Alize Acevedo thought she was doing a good deed last year when she helped a fellow sailor who was badly intoxicated during a San Diego shore leave.

But that good deed did not go unpunished. And seven months after leaving the Navy, Acevedo is still the target of online harassment thanks to an erroneous Navy news story about the incident.

In a story about a Navy and Marine Corps Achievement Medal she received in November for helping that sailor, the Navy wrote that Acevedo received the medal for “turning over a Sailor who was underage drinking.” The story quoted her as saying, “I felt great knowing that I helped my command, and hopefully the Sailor, by turning them over to the authorities...I loved the fact that I received an award that will help me promote for it.”

Those parts of the story, however, were untrue, the Navy admitted Tuesday after receiving a message about the issue last week from Navy Times.

Acevedo, at the time an air traffic controller 3rd class, did not know the sailor’s age. Nor did she say what she was quoted as saying and was planning to leave the Navy at the time, so a promotion would not have been on her mind. She only found out that the Navy story said she turned in an underage drunken sailor after she began receiving harassing social media messages accusing of her being a “snitch” and much worse, she told Navy Times.

Another version of the story, posted on DVIDS, the military’s news and visual information website, did not contain the erroneous information, instead spelling out Acevedo’s accurate depiction of events.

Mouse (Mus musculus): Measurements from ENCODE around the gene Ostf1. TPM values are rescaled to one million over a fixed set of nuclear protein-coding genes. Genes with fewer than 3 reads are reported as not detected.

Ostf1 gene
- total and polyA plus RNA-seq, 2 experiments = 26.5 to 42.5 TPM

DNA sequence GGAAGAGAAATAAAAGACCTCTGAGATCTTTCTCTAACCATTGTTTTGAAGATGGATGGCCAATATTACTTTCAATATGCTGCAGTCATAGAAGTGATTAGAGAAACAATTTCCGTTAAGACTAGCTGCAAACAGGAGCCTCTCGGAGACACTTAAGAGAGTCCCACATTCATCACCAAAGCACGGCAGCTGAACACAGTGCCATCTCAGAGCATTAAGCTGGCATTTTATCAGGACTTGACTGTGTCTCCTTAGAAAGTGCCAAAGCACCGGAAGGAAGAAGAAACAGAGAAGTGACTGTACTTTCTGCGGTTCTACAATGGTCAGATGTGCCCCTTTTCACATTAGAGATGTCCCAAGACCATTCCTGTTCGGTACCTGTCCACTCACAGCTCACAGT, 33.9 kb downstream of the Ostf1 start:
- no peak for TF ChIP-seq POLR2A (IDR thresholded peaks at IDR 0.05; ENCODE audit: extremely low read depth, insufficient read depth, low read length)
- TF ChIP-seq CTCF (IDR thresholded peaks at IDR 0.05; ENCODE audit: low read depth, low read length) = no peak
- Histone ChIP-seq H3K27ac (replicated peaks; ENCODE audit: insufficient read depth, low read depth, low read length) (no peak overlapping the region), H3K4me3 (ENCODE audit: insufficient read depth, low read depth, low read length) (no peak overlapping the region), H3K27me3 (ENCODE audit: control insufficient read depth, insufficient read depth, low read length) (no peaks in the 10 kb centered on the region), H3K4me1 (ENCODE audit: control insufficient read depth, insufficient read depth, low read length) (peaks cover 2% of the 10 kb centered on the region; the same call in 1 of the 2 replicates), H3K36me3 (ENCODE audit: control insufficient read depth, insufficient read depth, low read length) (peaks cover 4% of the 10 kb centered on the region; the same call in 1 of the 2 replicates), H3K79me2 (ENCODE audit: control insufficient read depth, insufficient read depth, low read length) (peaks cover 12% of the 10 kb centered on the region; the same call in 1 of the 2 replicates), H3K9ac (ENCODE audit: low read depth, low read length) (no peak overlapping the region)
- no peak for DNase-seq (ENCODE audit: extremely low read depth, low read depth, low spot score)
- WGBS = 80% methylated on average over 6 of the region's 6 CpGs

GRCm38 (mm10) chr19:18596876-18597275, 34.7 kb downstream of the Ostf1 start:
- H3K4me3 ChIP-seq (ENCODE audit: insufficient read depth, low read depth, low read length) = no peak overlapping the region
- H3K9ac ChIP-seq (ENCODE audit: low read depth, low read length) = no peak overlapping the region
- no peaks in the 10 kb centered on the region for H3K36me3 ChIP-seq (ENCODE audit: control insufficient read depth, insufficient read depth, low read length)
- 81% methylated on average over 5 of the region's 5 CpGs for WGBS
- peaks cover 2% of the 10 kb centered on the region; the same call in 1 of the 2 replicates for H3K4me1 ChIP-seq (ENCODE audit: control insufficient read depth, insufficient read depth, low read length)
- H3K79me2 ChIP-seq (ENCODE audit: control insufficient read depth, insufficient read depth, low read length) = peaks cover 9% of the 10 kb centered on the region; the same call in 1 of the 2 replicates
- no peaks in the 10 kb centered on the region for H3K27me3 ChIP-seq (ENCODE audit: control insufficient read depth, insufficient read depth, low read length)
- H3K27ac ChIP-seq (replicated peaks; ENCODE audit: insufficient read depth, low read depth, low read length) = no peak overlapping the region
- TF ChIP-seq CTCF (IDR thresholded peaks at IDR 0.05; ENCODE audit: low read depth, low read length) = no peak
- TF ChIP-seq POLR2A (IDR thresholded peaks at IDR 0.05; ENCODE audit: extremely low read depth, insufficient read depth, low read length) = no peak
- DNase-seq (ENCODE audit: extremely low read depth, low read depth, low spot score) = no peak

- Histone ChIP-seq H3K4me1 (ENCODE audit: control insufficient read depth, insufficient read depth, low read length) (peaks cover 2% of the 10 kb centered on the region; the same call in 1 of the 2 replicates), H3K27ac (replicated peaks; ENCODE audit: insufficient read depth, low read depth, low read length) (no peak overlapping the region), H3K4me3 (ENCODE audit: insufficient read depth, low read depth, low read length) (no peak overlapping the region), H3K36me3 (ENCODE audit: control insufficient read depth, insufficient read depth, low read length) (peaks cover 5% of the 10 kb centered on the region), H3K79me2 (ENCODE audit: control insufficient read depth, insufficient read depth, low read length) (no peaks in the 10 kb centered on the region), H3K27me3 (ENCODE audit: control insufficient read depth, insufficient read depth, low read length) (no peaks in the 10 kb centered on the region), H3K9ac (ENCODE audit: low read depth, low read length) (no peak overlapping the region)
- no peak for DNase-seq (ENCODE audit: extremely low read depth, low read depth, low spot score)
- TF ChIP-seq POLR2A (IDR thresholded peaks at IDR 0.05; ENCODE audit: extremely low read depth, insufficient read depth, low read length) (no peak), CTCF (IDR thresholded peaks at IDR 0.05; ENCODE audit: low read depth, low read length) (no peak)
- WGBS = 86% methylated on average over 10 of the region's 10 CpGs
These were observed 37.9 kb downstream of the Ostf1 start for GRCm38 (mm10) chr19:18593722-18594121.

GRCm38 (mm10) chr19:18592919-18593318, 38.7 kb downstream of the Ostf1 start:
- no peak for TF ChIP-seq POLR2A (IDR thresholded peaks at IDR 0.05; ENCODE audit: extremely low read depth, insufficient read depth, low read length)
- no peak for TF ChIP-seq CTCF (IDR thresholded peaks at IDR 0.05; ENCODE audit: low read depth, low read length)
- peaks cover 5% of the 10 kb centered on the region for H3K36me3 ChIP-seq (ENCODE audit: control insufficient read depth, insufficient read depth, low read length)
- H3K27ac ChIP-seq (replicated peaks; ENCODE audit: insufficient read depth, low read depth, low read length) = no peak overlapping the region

Acevedo was on liberty in the Gaslamp Quarter of San Diego “when she came upon a fellow Sailor in need of assistance,” the DVIDS article stated. “I could tell he was having a bad night, and getting him back to his ship was the first thing that came to mind,” said Acevedo. “I just kind of jumped into ‘Sailor mode’ I guess. We have ‘honor, courage and commitment’ instilled in us, and that’s what kicked in when I saw him. I’m honored to be recognized in this way, for simply doing what we’ve been trained to do.”

Though DVIDS had the correct version, the damage was done.

“The article was posted on the America’s Navy website with quotes I did not say,” Acevedo told Navy Times. “By the time I woke up I was already bombarded by messages & screenshots from random people and even people I knew.”

Acevedo said she then messaged the author almost immediately but he had “no idea what was going on and actually notified me that the article on DVIDS was nothing like the article that was posted.”

The Navy removed the original story from its website with no explanation or admission of error.

However, the original article still exists on the internet and is being passed around, garnering more nasty messages to Acevedo. Another possible factor in continuing interest is that the NAM was presented by Capt. Rich LeBron, commanding officer of the amphibious assault ship Bonhomme Richard. Intense public interest in the ship due to a devastating fire last month may have led to online searches that turned up the erroneous story, Navy officials surmise. So, too, did a YouTube video that initially lambastes Acevedo, but segues into how the Navy was to blame for hanging her out to dry.